What Does The Internet Of Things Mean To Retailers?
This year marks the fourth in a row that we’ve queried retailers to find out what the Internet of Things means to them. Is it hype? A saving grace? After three years of findings pointing towards the latter, our hope for this year was that retailers are further along the learning curve and are starting to view the very real possibilities these new technologies afford through a more realistic lens.
Did we find that? Sort of.
Throughout our line of questioning, Winners revealed a far more comprehensive understanding that these are just tools – and that tools, alone, are never enough. It’s using them properly that matters. Consider the following data.
Figure 1: It’s Not Just Us – It’s You
Source: RSR Research, October 2018
Winners recognize that IoT technologies don’t just enable improvement to their internal operations, but can also provide something they believe will be the key factor to continuing loyalty: maintain closer connections with consumers.
It is no secret that consumers, regardless of demographic, are addicted to their mobile devices. And it’s rare that a consumer’s shopping journey doesn’t include accessing relevant content via an Internet-connected (and usually mobile) device at some point. As a result, nearly 90% of Retail Winners think there is tremendous opportunity to engage with consumers via these connected devices in a more meaningful way, and continuously rank every subsequent option we put before them – all the way down the line – higher than their peers.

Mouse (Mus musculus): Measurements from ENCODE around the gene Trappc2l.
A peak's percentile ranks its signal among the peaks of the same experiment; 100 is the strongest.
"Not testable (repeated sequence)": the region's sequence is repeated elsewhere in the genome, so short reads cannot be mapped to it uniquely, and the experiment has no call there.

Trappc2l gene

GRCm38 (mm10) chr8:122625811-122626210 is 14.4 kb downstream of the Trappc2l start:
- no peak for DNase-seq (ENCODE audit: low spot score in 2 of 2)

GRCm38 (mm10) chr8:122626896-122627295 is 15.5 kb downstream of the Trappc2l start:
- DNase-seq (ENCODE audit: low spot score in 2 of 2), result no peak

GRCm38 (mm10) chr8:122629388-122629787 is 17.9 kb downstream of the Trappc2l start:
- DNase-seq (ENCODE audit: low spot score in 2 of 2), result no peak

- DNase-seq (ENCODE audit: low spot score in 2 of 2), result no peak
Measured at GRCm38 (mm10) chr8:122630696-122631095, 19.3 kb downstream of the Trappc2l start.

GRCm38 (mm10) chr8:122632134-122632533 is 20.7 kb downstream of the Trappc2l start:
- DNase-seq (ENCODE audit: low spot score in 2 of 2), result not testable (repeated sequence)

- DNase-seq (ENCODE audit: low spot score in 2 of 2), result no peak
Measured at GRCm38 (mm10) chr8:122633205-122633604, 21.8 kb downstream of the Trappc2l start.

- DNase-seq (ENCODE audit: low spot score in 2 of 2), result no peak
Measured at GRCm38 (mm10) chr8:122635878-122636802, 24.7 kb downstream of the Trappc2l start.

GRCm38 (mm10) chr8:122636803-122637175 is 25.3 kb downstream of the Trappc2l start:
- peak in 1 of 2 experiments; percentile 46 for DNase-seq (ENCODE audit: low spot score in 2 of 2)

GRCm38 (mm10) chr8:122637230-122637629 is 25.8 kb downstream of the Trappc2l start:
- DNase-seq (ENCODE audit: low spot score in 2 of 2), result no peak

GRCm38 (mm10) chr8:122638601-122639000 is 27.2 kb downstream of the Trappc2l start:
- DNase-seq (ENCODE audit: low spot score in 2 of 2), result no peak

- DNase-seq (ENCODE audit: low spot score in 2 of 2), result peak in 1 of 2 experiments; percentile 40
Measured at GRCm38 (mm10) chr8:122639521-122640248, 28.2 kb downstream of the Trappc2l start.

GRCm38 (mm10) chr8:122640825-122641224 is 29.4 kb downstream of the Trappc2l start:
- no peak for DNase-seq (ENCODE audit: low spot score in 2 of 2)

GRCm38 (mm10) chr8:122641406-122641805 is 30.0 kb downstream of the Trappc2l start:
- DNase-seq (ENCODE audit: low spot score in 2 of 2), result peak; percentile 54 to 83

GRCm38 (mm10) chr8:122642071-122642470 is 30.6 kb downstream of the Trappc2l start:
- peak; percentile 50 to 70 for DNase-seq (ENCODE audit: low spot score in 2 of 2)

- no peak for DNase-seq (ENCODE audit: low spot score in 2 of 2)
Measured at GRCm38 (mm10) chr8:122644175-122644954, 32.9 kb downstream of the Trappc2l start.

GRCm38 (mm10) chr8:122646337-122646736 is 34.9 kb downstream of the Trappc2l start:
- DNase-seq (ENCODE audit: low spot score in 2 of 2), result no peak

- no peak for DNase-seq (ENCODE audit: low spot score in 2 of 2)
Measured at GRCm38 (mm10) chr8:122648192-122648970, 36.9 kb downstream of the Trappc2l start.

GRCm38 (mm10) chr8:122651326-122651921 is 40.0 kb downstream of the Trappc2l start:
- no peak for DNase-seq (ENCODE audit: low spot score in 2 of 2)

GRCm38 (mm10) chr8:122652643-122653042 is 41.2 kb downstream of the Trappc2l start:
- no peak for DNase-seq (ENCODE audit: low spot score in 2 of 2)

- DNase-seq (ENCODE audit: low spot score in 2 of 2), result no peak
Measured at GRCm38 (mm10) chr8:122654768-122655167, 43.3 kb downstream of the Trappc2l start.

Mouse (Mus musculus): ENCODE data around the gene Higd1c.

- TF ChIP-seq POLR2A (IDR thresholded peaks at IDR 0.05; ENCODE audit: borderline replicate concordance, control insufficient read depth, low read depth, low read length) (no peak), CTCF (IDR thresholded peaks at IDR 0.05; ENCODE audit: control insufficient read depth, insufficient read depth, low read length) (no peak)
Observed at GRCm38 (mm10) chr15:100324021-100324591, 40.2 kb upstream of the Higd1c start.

What does that “closer engagement” look like? The answer to that question varies from brand to brand. Amazon has certainly designed an experience that work for them. For example, Amazon’s Treasure Truck program marries the physical and digital worlds in a way that few retailers (even those with stores acting as regionalized distribution centers) would likely have dreamt up. But that doesn’t mean everyone should simply mimic their (often press-driven) tactics. In order to succeed, retailers need to remain focused on designing their unique brand experience based on their consumer’s needs. That type of strategy requires extensive thought and conversation not just about what new technologies enable, but what is most valuable to the consumer – both the ones each retailer already has, and the ones they want to attract.
Again, it is still in early days for the Internet of Things, but developing a roadmap for what IoT endeavors can accomplish will make all the difference in the world.
We invite everyone to read the full report. It’s full of really interesting data.